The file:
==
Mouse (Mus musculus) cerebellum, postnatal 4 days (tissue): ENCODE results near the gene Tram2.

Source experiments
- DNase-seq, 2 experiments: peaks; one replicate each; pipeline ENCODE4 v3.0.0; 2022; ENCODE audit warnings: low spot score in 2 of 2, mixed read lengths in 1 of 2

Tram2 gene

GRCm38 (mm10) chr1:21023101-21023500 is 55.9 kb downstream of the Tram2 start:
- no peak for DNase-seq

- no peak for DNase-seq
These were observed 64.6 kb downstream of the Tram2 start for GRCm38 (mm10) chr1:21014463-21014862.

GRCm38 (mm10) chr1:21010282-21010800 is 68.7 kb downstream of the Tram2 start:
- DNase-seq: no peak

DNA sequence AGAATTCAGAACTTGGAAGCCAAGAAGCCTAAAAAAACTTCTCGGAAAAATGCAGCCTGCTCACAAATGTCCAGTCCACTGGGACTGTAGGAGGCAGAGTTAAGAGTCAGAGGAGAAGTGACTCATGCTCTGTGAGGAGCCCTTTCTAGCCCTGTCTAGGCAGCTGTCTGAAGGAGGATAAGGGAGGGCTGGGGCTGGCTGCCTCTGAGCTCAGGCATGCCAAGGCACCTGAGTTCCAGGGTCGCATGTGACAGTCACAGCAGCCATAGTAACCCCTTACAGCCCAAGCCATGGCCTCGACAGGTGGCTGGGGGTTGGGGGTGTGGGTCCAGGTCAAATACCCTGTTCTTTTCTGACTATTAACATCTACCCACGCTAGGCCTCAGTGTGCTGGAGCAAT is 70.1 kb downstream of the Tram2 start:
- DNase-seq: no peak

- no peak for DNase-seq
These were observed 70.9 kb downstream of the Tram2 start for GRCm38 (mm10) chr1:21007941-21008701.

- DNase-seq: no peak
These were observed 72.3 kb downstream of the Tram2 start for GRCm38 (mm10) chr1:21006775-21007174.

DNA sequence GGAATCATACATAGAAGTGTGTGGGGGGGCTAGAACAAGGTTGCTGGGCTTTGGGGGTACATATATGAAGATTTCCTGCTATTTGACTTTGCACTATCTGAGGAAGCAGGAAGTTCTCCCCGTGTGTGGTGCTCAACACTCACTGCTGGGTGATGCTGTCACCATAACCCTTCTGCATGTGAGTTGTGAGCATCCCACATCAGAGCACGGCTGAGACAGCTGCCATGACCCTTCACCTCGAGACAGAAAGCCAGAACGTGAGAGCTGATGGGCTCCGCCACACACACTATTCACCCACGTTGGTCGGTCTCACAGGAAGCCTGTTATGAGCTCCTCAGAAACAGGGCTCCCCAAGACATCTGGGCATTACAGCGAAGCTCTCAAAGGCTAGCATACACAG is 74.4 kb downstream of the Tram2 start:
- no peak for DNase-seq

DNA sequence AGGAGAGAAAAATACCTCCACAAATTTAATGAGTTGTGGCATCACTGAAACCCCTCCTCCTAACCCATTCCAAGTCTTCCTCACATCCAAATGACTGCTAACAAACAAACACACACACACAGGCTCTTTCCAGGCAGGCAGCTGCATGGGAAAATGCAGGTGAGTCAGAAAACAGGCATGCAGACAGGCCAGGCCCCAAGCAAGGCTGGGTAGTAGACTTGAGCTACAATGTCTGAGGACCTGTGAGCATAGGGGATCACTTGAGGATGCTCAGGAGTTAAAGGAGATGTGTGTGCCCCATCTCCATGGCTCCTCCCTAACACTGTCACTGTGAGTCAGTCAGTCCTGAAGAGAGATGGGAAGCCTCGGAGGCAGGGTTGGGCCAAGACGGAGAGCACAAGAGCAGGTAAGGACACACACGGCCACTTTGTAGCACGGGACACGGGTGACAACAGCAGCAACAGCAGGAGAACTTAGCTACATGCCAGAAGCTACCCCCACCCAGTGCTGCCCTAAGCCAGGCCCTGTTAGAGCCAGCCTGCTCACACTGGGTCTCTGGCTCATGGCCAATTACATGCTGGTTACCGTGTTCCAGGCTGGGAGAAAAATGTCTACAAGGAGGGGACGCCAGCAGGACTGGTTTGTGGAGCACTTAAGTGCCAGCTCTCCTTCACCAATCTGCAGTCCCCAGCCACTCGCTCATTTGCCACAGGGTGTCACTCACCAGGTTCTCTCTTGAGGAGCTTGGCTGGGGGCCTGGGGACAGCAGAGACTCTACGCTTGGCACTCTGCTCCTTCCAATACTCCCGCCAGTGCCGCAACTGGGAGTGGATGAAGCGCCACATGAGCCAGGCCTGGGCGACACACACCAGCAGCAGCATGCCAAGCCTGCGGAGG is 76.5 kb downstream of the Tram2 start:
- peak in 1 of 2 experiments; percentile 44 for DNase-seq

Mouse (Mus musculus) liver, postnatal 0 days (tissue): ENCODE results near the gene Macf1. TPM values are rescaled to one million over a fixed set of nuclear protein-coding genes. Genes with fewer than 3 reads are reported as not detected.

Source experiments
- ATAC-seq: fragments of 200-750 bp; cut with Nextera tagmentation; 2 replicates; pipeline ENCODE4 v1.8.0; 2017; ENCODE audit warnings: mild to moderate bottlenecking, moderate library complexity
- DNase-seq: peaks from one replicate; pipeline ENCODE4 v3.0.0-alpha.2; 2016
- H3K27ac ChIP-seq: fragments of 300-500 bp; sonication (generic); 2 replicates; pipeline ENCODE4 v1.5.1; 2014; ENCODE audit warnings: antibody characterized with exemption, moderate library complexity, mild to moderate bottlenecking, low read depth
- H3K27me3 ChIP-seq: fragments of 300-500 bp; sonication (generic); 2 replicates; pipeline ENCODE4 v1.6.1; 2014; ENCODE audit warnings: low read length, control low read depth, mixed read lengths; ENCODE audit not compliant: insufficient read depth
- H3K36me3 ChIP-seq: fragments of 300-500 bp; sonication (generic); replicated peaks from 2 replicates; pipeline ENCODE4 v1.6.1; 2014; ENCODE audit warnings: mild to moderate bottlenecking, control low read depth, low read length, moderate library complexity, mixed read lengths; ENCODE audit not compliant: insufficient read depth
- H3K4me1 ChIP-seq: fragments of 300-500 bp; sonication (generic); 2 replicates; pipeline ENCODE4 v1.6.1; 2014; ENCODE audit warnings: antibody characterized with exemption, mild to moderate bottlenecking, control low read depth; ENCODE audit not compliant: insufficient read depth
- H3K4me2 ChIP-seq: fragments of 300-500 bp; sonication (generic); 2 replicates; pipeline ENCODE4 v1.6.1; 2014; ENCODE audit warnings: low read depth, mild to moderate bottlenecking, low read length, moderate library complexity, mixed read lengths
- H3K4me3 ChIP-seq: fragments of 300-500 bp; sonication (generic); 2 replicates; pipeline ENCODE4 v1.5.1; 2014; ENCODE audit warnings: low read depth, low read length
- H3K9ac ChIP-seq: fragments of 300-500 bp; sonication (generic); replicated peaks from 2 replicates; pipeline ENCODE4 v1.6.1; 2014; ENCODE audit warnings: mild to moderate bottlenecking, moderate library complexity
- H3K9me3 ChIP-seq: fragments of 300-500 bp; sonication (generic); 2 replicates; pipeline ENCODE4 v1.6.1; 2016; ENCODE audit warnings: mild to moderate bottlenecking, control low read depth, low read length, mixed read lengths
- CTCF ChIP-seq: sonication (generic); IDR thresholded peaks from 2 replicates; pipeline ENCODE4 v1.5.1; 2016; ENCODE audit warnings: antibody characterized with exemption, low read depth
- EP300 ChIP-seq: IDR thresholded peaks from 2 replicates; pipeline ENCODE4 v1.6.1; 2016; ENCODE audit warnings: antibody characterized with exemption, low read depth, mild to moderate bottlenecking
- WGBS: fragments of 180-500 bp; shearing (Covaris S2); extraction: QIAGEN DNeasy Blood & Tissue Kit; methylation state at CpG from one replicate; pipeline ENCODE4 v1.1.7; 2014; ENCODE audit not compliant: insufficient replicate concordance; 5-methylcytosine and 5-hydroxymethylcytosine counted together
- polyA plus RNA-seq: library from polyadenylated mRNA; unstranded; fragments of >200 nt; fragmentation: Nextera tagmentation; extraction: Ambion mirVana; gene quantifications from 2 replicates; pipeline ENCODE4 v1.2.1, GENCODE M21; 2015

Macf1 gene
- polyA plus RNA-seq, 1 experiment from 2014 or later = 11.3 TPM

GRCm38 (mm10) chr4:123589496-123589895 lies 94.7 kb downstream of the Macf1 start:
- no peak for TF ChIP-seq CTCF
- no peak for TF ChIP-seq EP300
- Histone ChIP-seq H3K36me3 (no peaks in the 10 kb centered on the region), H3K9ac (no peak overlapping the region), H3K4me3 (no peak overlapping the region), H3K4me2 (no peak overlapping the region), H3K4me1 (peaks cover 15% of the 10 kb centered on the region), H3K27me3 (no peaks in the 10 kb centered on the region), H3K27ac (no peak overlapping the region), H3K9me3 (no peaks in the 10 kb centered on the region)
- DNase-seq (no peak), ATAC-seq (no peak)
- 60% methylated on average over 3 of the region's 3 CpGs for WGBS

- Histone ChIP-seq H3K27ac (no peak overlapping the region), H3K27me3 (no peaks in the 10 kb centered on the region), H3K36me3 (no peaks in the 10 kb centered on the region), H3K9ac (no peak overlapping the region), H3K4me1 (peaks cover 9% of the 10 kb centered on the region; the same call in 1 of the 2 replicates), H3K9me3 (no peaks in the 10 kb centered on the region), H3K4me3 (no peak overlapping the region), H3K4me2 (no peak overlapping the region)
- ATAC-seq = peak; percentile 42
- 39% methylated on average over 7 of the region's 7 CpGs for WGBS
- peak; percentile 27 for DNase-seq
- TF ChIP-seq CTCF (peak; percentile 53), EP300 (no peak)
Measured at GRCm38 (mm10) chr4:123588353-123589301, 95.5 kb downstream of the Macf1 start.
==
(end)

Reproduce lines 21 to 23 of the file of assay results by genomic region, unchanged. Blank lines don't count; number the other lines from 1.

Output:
Mouse (Mus musculus) liver, postnatal 0 days (tissue): ENCODE results near the gene Macf1. TPM values are rescaled to one million over a fixed set of nuclear protein-coding genes. Genes with fewer than 3 reads are reported as not detected.

Source experiments
- ATAC-seq: fragments of 200-750 bp; cut with Nextera tagmentation; 2 replicates; pipeline ENCODE4 v1.8.0; 2017; ENCODE audit warnings: mild to moderate bottlenecking, moderate library complexity